bovine perinatal mortality • birth • calving operation • questionnaire • dairy preface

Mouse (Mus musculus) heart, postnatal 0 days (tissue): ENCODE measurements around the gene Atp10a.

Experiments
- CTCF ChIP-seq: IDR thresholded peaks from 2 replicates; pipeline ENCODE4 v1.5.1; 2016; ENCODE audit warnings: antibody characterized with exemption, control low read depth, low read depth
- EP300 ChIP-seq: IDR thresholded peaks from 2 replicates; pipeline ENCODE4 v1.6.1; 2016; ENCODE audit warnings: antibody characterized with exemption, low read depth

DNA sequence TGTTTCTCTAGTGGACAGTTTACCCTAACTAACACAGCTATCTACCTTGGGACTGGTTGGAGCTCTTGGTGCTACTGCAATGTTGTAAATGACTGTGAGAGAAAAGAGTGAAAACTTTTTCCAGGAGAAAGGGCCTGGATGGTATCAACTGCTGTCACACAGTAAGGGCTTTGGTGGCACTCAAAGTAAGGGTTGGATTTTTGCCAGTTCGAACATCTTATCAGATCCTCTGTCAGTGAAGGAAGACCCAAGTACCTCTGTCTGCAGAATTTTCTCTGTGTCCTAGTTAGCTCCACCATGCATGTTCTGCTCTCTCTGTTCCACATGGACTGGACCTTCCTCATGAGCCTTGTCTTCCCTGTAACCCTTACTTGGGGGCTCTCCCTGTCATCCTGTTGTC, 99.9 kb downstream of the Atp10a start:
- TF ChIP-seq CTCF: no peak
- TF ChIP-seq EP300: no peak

Perinatal mortality may be defined as death of the fetus or shin ahead, during or within 48 h after calving at full- term (> 260 days). Perinatal mortality is a major problem in successful operation of dairy youthful stock and negatively affects milk product, reduplication and motherly survival. Enterprises have been raised both about high and adding rates of perinatal mortality particularly in Holstein heifers and about of these rates in ultramodern dairy herds. Motherly, fetal, environmental and operation factors impact perinatal mortality. Some of these threat factors are well proved; dystocia, primiparity, age at first calving, twinning, foetal gender and gravidity length. still, the reasons why some herds have further shin losses than others has entered little attention in the literature; many studies have been conducted comparing herds with high and low loss rates, specifically in perinate [1]. An disquisition of threat factors for youthful shin mortality( 1 – 90 days) between 60 Swedish herds with high and low loss rates set up that shy shin serum nascence- toco phenol and beta- carotene attention, number of faecals pathogens and cases of diarrhea were significantly more likely in high loss herds. A Danish study comparing 28 herds with high and low youthful shin mortality (2 – 55 days) set up that sociological factors similar as the ranch director’s belief in whether they could impact loss rates was critical to shin health issues. An Icelandic study of 70 granges set up many differences in operation practices (use of AI in heifers, better casing, concentrate feeding) between herds with high and low birth rates. In American beef herds it has been reported that calving in confinement and high dystocia rates were significantly associated with high, compared to, low shin morbidity (birth to weaning) herds. In an earlier study on dairy granges in the UK comparing high and low shin mortality (0 – 24 h) in heifers’ pins, no differences were set up in heifer measures, body condition score, age at calving or shin size still, on high loss granges calving operation differed and further heifers were supported at calving and had dystocia indicating a significant planter effect [2]. Accoutrements and styles perinatal bovine mortality was defined as death of a full term (260 day gravidity) shin before, during or within 48h after calving. An unmatched case- control study design was chosen to establish the threat factors for perinatal bovine mortality in two threat groups of herds (low threat; LR and high threat; HR) signed grounded on recent history of perinatal bovine mortality. The herd was the experimental unit. The study herds were named from marketable dairy growers in three planter discussion groups grounded in Munster, the main dairying region in Ireland. This slice frame (n = 111 herds) was screened for spring- calving (January – June) herds, with further than 50 calvings / time and growers with a history of good record keeping [3].